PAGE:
Dependency Inversion

In object-oriented programming we create a lot of classes. In order for a class to be somewhat useful, it usually needs to communicate with other classes; classes depend on each other to create functionality. This dependency can also be seen as coupling between classes and different parts of our system. High coupling can make a system harder to change, and changes made can ripple through to places you didn’t foresee. Therefore we strive to have as low coupling as possible.

The Dependency Inversion Principle is one form of decoupling as it states:

  1. High-level modules should not depend on low-level modules. Both should depend on abstractions.
  2. Abstractions should not depend upon details. Details should depend upon abstractions.

So what does this actually mean? Let’s look at a method in a BlogService.

 1 public class BlogService
 2 {
 3     private Repository _repository;
 5     public BlogService()
 6     {
 7         _repository = new Repository();
 8     }
10     public void ProcessComment(Comment comment)
11     {
12         _repository.Save(comment);
14         // Send notification to author and do other stuff here
15     }
16 }

The BlogService, being the high-level module, has a dependency on the Repository, the low-level module. (A dependency, by the way, can easily be spotted by looking for the new keyword.)


To break this dependency, we are supposed to invert the dependency and make both the Repository and BlogService dependent to an abstraction.

To create the abstraction we introduce an interface called IRepository. In order to make the BlogService depend upon the abstraction, we need to remove the creation of the Repository inside of the BlogService. Instead we inject an IRepository in the constructor when we create a BlogService instance. This way the BlogService is decoupled from the Repository, and it does not really care what repository it gets, as long as it implements the IRepository.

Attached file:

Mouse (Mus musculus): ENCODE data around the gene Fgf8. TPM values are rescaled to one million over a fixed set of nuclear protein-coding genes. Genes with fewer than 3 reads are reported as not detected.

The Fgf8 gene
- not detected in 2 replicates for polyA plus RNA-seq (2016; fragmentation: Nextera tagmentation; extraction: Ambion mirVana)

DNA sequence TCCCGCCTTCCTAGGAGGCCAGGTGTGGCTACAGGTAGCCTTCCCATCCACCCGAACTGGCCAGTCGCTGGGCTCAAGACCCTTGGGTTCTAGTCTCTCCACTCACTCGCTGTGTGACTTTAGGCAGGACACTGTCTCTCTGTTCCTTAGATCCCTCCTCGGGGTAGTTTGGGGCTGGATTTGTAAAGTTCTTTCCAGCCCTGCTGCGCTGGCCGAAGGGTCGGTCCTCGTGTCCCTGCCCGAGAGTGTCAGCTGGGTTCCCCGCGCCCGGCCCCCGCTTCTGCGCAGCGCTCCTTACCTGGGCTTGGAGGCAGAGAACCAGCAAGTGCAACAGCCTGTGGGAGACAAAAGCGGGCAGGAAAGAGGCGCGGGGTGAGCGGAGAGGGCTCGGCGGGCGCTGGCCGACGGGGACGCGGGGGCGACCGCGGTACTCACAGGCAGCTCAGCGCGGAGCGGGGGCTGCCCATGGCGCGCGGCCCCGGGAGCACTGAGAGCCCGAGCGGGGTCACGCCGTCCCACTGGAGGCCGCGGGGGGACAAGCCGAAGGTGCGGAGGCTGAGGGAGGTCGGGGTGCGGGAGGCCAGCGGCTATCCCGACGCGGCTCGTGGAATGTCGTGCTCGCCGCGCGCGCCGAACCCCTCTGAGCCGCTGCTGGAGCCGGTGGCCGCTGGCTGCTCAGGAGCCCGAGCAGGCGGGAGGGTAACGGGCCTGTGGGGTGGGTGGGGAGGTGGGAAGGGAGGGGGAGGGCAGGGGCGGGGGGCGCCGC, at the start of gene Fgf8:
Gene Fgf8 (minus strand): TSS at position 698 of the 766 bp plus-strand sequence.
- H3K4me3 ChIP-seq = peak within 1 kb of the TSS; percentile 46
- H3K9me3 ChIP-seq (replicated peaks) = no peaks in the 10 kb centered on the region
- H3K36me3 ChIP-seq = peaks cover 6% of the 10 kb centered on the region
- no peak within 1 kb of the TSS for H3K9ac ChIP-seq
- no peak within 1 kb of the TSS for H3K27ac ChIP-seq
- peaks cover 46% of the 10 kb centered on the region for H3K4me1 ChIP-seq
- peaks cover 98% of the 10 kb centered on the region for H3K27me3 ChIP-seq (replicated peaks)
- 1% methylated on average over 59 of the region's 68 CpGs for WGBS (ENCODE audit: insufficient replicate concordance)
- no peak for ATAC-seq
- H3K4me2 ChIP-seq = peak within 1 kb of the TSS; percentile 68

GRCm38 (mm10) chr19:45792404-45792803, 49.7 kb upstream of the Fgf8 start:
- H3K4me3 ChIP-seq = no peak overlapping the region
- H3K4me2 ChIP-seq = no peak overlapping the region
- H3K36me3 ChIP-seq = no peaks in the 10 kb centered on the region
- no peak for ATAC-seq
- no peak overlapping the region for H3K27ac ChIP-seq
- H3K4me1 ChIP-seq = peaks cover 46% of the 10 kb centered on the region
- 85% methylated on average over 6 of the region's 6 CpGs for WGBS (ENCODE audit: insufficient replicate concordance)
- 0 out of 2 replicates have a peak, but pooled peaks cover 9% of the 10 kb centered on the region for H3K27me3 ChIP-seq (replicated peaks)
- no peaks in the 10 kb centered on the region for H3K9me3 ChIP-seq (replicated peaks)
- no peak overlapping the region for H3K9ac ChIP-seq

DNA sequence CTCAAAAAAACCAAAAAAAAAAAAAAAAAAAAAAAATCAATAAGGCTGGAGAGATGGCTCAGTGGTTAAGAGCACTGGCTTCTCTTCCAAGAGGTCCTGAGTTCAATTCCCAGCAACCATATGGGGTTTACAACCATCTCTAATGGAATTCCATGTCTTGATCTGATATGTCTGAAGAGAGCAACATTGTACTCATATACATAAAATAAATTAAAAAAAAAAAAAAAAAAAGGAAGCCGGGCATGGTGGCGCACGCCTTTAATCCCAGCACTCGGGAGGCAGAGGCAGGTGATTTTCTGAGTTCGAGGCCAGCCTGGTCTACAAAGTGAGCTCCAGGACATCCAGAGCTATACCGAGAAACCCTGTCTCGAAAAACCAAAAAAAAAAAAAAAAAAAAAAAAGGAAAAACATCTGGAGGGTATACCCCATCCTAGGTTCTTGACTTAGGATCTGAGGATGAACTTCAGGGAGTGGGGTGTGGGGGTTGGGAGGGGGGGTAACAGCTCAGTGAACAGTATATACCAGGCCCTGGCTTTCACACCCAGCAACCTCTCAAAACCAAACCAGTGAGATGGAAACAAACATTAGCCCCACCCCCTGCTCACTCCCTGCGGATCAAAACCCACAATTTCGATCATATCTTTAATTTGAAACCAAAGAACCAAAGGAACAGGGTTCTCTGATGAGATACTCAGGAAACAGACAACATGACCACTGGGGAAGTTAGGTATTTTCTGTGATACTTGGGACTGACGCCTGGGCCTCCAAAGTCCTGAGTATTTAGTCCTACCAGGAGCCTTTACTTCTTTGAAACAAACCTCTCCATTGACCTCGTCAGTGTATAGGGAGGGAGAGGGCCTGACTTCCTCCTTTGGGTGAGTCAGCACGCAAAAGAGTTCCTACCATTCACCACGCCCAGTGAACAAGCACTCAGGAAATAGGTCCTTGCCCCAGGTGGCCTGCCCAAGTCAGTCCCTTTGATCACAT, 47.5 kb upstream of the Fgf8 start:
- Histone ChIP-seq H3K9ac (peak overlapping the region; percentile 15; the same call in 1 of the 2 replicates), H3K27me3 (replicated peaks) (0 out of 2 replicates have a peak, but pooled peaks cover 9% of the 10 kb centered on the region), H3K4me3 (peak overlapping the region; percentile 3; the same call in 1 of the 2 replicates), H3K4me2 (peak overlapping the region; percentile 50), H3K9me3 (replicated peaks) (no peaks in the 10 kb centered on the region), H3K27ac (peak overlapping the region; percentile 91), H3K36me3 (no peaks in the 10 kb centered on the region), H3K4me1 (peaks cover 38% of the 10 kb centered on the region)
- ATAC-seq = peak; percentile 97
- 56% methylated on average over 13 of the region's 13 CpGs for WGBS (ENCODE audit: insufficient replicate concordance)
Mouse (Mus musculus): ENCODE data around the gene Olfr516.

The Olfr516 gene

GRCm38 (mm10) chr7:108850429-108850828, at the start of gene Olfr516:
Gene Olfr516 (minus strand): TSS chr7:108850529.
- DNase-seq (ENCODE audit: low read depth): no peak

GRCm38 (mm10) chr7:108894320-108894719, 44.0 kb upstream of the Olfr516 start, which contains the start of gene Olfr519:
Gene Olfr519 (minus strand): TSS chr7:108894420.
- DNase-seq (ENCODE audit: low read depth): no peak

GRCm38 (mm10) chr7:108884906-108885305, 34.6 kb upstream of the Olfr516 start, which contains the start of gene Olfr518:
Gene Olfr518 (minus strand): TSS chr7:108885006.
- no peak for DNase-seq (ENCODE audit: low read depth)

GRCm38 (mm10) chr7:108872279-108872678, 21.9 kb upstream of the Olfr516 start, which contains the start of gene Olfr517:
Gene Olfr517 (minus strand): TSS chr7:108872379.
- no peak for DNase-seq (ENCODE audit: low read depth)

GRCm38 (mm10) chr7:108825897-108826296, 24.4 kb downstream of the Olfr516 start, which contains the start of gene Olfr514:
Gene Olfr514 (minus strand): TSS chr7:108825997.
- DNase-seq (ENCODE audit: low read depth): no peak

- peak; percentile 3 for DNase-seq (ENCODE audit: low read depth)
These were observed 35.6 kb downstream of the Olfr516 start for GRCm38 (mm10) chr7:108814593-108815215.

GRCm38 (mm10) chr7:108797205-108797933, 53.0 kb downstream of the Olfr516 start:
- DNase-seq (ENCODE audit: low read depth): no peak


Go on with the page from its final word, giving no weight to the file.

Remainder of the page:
1 public interface IRepository
 2 {
 3     void Save(Comment comment);
 4 }
 6 public class BlogService
 7 {
 8     private IRepository _repository;
10     public BlogService(IRepository repository)
11     {
12         _repository = repository;
13     }
15     public void ProcessComment(Comment comment)
16     {
17         _repository().Save(comment);
19         // Send notification to author and do other stuff here
20     }
21 }

To make the Repository depend on an abstraction and make it useful for the BlogService, it simply needs to implement the IRepository interface.

1 public class Repository : IRepository
2 {
3     public void Save(Comment comment)
4     {
5         // Save the comment
6     }
7 }

The dependency between BlogService and Repository is now removed and both depends upon an abstraction; the IRepository. Both classes can easily be changed, and even replaced without affecting each other.


Who “owns” the abstraction?

Let's say the BlogService belongs in the Domain or Business Layer and the Repository belongs in the Persistence or Data Access Layer. Before we introduced DI this made the Domain Layer depend upon the Persistence Layer. To invert this dependency we should make the Persistence Layer dependent on the Domain Layer. Therefore the IRepository belongs in the Domain Layer.